Redesigns| Home | History | Training | Equipment | Rules | Technique | Works Cited | Reflection |
On April 1, 1986 the men's javelin was redesigned by the IAAF Technical Committee. They decided to change the construction rules of the javelin because of the increasingly frequent horizontal landings that which caused disagreements when these throws were declared valid or invalid by officials. The world record of 104.80 meters, by Uwe Hohn, was also extremely close to hitting the track at the other side of the stadium. The Javelin was redesigned so that the center of gravity was 4 cm farther away from the center so that the javelin had an increased downward pitching motion when in flight.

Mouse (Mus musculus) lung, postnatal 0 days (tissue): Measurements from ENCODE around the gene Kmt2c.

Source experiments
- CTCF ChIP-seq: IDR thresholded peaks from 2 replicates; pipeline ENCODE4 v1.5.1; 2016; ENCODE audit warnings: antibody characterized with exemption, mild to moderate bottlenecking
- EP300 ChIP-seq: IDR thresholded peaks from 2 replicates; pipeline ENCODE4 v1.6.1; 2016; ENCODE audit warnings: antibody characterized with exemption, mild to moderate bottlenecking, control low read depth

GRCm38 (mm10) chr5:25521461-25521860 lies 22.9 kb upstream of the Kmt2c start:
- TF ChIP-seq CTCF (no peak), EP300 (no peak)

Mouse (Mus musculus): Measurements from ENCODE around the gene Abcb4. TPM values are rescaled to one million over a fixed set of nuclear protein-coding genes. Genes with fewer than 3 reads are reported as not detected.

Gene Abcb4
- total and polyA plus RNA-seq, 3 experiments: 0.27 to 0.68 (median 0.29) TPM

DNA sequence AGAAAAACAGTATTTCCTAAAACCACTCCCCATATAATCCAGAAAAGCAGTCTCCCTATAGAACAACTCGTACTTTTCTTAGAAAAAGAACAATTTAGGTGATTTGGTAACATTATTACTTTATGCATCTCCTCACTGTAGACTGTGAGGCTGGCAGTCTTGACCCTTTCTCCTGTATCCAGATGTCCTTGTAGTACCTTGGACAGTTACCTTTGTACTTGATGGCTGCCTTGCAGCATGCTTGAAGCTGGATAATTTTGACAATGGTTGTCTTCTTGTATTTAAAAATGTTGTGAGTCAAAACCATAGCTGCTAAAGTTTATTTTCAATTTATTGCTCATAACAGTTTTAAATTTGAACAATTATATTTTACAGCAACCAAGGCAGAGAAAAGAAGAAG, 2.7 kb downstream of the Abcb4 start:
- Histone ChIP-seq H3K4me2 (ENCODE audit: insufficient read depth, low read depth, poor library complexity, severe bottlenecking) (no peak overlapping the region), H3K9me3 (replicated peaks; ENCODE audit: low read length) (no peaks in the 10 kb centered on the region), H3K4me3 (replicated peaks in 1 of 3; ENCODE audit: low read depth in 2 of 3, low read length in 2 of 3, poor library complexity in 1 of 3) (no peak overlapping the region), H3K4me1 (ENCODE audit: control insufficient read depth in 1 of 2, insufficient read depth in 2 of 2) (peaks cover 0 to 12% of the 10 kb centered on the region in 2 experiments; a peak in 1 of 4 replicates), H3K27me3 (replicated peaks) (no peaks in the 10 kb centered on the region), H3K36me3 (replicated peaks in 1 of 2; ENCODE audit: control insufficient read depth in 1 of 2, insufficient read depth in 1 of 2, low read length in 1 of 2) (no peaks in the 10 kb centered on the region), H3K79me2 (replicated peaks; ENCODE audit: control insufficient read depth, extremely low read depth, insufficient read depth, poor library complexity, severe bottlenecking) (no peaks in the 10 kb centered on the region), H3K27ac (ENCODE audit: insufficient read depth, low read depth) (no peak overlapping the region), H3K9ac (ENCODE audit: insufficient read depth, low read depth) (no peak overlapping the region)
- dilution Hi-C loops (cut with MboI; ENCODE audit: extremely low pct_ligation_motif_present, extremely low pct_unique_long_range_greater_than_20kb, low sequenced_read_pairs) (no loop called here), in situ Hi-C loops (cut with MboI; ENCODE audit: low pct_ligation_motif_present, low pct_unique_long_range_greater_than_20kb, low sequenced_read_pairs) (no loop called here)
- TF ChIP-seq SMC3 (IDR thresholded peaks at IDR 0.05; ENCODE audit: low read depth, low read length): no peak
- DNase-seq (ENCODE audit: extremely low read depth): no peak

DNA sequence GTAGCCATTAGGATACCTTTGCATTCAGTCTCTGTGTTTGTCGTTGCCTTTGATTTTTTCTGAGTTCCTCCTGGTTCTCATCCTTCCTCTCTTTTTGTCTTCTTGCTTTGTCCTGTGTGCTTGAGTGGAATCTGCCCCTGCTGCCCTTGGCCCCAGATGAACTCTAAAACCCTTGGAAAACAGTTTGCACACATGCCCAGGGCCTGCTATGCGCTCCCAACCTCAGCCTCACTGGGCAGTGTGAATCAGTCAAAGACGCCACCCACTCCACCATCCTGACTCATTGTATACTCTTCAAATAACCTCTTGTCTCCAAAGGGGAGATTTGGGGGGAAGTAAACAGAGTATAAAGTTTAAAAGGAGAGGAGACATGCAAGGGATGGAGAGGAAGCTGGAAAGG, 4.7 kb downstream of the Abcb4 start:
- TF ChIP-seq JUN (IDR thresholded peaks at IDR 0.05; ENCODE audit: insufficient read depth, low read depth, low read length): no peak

This change in the javelin's design brings the nose down earlier and reduces the javelin's flight distance by approximately 10% therefore affecting the world records. Also, it makes the javelin land point first, sticking in the ground, making the distance it traveled easier to measure. I In 1999, the women's javelin was similarly redesigned.

 

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Ethan Wright